Meanwhile, to further hamper the Confederate war effort, the Federal high command encouraged enemy desertions by offering to pay deserters for bringing their rifles into Federal lines. Grant had asked Secretary of War Edwin M. Stanton for permission to enact this program, and Stanton replied, “There is no objection to your paying rebel deserters for their arms, horses, or anything they bring in, a full and fair price. That kind of trade will not injure the service.”

Major General E.O.C. Ord, commanding the Army of the James around Bermuda Hundred, wrote how his troops promoted the program: “On the Bermuda front the order promising pay for arms and horses has been circulated with kites, bows and arrows, and newspapers.” One of Ord’s corps commanders, Major General John Gibbon, asked Ord to “send me more of General Grant’s orders and a man who understands your mode of fixing them to a kite.”

Grant wrote to Stanton on the 19th, “Will you please direct the Ordnance Department to send money here at once to pay for arms brought in by deserters. A great many are coming in now, bringing their arms with them.” Three days later, Chief Ordnance Officer F.H. Parker issued a directive: “It is arranged that you are to pay for arms brought in by deserters. They will be forwarded with their arms or with receipts from the provost-marshal here. Pay them at the rate of $8 per arm…”

Desertions in the Army of Northern Virginia totaled 2,934 between February 15 and March 18, or nearly 10 percent of Lee’s whole army. Some deserted for the money, but most left to ease the suffering of loved ones at home. Major General George G. Meade, commanding the Federal Army of the Potomac, wrote to Grant, “Twenty-two deserters yesterday; twenty are reported this morning. The whole Confederate army appear to have had two days’ cooked rations and told to be on the alert; I think due more to an expected attack from us than any projected movement on their part.”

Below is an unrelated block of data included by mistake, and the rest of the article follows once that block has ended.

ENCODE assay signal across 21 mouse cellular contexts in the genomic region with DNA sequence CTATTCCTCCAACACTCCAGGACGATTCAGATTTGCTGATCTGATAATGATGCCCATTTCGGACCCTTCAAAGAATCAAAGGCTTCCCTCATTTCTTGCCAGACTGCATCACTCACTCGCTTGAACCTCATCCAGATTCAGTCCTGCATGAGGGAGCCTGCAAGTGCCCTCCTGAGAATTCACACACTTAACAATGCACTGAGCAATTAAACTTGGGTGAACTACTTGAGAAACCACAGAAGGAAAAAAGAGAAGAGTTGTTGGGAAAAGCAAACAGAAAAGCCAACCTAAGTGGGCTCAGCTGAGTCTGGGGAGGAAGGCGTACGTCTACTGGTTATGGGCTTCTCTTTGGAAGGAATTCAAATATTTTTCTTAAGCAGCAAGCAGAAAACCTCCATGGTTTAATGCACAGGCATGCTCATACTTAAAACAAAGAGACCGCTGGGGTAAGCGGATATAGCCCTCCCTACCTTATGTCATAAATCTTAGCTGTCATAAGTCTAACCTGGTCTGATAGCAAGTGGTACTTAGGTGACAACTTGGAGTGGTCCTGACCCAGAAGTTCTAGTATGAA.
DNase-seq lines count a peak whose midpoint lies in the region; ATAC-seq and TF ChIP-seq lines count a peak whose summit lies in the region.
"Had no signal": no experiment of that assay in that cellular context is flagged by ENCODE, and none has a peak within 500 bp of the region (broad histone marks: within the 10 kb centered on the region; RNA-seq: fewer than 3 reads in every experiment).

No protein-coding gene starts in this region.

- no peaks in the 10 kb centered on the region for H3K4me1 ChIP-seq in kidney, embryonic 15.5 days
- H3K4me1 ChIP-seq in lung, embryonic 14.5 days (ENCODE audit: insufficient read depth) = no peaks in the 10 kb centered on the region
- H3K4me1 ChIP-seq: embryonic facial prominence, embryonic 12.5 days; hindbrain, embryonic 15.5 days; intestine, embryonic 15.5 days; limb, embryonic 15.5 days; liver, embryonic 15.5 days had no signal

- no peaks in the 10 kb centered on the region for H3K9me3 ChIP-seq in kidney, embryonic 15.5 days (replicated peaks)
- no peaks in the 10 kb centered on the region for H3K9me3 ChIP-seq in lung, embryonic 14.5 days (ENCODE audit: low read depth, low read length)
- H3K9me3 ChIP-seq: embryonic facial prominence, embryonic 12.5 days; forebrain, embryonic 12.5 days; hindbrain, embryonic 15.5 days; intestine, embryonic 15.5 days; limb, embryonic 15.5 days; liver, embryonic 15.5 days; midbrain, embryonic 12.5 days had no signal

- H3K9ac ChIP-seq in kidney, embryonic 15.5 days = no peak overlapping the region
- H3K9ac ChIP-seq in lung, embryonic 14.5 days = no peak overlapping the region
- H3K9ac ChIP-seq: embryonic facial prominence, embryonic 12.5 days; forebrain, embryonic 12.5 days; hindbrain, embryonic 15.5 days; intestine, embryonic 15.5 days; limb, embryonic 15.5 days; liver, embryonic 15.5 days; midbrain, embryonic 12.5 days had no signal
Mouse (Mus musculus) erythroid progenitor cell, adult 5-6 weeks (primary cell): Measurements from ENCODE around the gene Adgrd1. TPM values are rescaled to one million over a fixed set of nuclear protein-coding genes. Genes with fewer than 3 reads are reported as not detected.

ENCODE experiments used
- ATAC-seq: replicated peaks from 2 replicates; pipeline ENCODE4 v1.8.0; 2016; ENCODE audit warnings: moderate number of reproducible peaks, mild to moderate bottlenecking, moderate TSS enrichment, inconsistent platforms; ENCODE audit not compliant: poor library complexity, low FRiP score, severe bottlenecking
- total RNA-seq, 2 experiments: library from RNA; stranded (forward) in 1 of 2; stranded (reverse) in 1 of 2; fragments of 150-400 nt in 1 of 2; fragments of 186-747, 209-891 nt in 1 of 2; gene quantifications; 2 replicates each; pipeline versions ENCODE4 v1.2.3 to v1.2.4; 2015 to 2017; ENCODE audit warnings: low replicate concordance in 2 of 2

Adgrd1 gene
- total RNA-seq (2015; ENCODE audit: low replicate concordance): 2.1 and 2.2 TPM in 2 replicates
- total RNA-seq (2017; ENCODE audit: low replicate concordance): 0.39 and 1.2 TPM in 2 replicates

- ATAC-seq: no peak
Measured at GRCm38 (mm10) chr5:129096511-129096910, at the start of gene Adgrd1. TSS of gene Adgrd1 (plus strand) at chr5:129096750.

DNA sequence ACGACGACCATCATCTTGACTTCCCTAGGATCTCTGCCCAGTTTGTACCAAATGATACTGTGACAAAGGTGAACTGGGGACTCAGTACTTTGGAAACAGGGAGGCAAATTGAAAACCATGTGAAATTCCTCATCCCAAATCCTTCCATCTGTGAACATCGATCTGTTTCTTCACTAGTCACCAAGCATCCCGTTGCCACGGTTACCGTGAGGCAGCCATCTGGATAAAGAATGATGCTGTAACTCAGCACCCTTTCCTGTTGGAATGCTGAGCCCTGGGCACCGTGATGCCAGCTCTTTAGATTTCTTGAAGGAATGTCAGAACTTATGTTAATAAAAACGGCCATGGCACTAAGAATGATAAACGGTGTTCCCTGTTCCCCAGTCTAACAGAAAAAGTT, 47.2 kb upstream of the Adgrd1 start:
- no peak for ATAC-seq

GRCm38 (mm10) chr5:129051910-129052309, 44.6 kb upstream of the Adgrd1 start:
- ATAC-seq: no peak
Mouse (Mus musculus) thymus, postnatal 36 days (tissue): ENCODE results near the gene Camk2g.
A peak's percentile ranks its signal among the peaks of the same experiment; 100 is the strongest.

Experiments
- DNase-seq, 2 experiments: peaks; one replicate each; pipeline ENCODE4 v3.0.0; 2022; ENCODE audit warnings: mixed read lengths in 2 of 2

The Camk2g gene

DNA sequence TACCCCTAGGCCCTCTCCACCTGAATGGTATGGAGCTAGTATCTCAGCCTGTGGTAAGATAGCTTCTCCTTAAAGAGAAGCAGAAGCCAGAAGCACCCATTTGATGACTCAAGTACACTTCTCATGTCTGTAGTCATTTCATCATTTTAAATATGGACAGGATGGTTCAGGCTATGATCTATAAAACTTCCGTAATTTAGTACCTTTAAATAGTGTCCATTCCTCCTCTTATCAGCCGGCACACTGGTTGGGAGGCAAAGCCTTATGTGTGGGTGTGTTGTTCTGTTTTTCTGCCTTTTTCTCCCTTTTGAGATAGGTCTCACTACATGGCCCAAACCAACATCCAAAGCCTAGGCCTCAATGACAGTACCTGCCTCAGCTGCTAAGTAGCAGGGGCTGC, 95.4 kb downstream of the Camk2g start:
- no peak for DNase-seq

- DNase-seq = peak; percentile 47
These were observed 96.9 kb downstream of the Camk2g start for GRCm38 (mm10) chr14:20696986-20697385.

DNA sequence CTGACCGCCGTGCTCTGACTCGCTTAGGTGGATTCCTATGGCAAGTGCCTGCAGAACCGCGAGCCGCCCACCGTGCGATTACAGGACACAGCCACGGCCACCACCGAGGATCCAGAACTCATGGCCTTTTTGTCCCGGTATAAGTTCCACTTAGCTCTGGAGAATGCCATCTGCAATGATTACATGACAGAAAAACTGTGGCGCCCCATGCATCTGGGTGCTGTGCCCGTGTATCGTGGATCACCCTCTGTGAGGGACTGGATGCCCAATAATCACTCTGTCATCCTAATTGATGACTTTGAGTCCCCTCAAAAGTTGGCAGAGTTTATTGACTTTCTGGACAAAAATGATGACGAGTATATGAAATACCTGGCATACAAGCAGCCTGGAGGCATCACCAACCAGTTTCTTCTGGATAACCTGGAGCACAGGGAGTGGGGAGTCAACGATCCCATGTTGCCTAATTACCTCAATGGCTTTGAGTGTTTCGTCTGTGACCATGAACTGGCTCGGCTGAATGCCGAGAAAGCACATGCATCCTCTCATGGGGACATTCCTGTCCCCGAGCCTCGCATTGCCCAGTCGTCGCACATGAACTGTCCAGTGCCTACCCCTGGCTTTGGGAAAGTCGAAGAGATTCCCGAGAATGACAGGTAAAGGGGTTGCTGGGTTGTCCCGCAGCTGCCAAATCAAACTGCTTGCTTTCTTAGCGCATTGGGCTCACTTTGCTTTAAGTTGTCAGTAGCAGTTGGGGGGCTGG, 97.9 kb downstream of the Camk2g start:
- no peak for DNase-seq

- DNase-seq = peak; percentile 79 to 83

Meanwhile, Grant continued planning his offensive, which would start as soon as the Virginia roads were dried enough for his men, horses, and guns.



Anderson, Nancy Scott; Anderson, Dwight, The Generals: Ulysses S. Grant and Robert E. Lee (New York: Vintage Books, 1987), p. 517; Catton, Bruce. Grant Takes Command (Open Road Media. Kindle Edition, 2015), p. 427, 429;; Denney, Robert E., The Civil War Years: A Day-by-Day Chronicle (New York: Gramercy Books, 1992 [1998 edition]), p. 542, 546-48; Foote, Shelby, The Civil War: A Narrative: Volume 3: Red River to Appomattox (Vintage Civil War Library, Knopf Doubleday Publishing Group, Kindle Edition, 2011), Loc 17835-65; Fredriksen, John C., Civil War Almanac (New York: Checkmark Books, 2007), p. 561, 563-67; Freeman, Douglas Southall, Lee (Scribner, Kindle Edition, 2008), Loc 8134; Long, E.B. with Long, Barbara, The Civil War Day by Day (New York: Da Capo Press, Inc., 1971), p. 646-47, 654-55